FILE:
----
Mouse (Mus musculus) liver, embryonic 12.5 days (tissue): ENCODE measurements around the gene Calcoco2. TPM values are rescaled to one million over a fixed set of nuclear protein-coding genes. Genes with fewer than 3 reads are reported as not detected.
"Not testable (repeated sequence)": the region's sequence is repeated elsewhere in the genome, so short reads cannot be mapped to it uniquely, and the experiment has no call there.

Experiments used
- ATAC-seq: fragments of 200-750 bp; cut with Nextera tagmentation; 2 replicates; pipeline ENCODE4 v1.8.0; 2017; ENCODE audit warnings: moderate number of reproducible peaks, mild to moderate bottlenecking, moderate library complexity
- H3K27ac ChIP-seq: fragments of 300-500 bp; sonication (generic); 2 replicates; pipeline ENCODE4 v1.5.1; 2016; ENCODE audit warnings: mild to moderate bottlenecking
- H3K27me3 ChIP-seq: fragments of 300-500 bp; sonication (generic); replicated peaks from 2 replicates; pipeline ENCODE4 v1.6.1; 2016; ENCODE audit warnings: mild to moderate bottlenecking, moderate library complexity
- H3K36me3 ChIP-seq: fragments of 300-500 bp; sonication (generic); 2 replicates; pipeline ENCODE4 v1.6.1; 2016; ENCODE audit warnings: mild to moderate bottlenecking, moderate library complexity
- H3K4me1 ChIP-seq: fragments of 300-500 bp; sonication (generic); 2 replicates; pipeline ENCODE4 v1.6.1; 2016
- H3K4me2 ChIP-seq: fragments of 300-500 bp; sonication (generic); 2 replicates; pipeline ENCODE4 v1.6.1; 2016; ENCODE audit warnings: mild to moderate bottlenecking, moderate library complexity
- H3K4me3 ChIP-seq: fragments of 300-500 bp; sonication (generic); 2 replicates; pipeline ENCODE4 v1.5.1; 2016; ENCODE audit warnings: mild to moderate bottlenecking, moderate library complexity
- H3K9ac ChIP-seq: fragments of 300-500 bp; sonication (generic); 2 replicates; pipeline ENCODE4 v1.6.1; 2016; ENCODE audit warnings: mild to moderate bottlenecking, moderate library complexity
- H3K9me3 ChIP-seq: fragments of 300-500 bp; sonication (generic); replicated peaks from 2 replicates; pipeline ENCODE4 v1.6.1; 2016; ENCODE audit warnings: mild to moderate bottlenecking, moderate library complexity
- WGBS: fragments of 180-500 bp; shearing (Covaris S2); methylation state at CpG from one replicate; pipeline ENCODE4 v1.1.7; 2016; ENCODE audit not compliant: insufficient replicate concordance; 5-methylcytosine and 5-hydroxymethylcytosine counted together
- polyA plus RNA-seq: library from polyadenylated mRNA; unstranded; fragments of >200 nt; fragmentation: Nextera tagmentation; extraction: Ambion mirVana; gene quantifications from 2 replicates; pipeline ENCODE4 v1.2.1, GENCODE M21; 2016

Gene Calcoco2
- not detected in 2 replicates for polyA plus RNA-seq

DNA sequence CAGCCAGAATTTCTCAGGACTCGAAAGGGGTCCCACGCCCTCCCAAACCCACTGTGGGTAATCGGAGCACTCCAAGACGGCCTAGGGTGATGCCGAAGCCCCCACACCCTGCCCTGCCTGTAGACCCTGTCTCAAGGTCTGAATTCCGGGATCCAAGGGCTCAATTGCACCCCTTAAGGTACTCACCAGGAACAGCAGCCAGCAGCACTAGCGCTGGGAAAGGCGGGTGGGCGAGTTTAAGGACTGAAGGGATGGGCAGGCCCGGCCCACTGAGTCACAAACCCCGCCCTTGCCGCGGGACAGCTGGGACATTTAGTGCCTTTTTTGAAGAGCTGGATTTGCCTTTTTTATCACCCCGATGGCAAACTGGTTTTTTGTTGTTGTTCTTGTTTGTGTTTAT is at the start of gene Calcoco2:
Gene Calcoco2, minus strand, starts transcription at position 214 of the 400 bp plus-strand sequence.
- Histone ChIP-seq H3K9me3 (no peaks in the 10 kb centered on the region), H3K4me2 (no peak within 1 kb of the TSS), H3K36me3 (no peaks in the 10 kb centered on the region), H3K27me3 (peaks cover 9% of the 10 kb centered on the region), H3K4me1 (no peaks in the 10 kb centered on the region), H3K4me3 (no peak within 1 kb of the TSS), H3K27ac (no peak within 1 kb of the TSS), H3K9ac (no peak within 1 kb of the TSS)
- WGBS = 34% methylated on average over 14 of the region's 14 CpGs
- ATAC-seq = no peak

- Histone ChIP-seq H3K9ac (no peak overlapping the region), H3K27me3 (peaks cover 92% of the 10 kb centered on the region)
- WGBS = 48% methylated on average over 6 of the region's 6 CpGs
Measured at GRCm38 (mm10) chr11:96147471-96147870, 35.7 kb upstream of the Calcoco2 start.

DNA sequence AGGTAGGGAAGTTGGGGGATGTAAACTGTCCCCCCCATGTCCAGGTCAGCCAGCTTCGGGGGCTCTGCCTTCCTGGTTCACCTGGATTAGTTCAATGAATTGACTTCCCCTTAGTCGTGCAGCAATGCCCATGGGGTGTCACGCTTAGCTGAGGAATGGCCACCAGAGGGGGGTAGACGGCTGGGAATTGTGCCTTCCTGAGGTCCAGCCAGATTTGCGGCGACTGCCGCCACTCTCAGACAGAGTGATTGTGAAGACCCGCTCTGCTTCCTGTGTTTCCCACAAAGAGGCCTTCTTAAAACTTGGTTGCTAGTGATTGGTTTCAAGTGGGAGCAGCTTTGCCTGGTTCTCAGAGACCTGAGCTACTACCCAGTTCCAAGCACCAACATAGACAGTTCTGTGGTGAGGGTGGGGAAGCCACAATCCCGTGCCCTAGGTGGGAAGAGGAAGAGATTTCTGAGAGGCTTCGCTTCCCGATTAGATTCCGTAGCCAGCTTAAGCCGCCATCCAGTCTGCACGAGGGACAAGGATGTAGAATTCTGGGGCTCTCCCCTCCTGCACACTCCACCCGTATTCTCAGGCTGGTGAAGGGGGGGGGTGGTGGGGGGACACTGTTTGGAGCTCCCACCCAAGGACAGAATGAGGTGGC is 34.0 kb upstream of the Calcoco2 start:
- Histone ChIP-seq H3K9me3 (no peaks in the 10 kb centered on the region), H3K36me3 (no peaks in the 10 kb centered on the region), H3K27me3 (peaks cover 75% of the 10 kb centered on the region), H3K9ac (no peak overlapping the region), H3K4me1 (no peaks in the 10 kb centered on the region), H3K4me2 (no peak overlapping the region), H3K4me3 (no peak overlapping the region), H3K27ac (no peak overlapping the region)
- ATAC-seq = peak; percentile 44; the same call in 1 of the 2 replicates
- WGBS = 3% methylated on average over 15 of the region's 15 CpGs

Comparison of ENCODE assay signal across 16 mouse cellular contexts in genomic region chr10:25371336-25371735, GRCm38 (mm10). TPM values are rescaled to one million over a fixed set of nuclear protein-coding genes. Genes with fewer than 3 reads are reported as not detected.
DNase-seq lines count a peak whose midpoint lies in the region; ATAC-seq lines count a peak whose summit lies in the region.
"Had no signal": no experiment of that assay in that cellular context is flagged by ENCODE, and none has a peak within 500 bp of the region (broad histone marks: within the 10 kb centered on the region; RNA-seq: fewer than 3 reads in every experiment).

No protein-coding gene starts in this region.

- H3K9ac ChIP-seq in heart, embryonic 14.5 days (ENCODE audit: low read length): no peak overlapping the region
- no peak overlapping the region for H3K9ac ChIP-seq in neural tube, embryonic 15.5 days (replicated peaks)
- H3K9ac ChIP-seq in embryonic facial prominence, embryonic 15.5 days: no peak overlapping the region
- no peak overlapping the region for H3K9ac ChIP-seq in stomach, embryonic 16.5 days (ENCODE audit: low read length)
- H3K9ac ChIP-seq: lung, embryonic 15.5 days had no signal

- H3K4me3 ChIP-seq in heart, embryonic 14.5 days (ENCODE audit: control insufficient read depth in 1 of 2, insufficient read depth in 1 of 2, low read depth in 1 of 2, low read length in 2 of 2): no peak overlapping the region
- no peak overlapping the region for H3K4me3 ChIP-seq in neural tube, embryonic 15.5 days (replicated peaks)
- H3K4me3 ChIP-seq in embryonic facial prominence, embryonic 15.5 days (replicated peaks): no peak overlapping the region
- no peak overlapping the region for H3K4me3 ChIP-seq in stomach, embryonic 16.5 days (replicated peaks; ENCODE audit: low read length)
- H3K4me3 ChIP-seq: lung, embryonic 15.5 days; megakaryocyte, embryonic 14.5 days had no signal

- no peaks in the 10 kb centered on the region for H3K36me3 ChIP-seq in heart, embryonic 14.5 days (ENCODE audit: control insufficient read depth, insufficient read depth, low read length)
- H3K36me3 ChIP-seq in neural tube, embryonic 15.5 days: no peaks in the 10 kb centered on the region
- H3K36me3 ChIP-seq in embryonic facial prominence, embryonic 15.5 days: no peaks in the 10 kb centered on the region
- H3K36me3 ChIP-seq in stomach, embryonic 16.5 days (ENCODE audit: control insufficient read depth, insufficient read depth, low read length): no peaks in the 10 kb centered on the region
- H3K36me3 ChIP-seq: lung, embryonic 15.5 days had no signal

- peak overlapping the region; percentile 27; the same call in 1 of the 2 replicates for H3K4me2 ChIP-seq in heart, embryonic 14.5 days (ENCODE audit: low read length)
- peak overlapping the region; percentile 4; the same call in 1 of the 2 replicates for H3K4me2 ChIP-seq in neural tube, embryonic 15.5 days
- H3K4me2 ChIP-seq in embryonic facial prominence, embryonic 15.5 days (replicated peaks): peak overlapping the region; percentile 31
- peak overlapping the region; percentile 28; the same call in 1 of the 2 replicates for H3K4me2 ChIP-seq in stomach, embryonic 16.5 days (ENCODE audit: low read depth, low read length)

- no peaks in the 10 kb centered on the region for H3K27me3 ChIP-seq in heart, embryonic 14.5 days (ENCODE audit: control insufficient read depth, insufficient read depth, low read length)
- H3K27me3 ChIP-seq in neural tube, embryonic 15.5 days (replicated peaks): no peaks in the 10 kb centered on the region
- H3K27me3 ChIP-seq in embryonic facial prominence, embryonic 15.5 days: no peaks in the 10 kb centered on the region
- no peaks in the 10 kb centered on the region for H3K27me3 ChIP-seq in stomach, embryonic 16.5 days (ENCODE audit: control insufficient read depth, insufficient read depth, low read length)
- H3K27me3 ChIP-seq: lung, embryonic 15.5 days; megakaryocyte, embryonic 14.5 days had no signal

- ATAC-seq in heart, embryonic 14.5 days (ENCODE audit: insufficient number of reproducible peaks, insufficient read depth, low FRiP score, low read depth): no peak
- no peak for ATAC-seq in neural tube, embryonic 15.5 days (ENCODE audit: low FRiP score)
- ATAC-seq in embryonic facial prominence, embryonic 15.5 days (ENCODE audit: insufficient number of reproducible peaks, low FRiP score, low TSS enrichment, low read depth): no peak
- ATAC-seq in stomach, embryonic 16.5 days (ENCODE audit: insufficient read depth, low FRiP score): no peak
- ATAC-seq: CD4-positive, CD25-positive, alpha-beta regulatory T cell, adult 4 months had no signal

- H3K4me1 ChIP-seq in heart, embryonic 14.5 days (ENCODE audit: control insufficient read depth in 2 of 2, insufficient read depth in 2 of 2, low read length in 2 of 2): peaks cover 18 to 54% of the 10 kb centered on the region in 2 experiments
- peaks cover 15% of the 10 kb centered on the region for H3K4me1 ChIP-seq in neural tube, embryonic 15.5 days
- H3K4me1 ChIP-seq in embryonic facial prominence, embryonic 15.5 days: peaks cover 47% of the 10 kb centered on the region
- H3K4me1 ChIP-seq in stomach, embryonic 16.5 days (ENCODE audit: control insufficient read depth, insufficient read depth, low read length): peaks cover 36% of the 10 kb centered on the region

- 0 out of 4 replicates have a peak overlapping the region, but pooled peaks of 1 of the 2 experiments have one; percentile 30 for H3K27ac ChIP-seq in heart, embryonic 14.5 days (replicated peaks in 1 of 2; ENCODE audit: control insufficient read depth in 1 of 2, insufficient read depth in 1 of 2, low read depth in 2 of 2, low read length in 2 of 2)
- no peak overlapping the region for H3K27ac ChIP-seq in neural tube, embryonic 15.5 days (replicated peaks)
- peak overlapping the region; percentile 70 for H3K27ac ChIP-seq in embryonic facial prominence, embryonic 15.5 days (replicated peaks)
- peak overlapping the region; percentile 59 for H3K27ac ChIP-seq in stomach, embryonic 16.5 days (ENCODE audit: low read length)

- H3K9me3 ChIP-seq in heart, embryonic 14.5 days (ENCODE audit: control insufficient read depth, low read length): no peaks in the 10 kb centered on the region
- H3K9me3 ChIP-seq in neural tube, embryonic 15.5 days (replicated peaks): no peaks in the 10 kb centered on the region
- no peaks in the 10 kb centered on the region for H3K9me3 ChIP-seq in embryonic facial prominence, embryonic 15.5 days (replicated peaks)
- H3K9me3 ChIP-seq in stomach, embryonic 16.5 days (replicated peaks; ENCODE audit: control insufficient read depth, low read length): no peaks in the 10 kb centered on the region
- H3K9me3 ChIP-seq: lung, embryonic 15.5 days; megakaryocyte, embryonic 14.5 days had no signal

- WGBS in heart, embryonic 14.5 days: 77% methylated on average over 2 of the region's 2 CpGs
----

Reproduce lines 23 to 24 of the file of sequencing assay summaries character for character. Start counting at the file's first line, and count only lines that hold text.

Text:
- WGBS = 48% methylated on average over 6 of the region's 6 CpGs
Measured at GRCm38 (mm10) chr11:96147471-96147870, 35.7 kb upstream of the Calcoco2 start.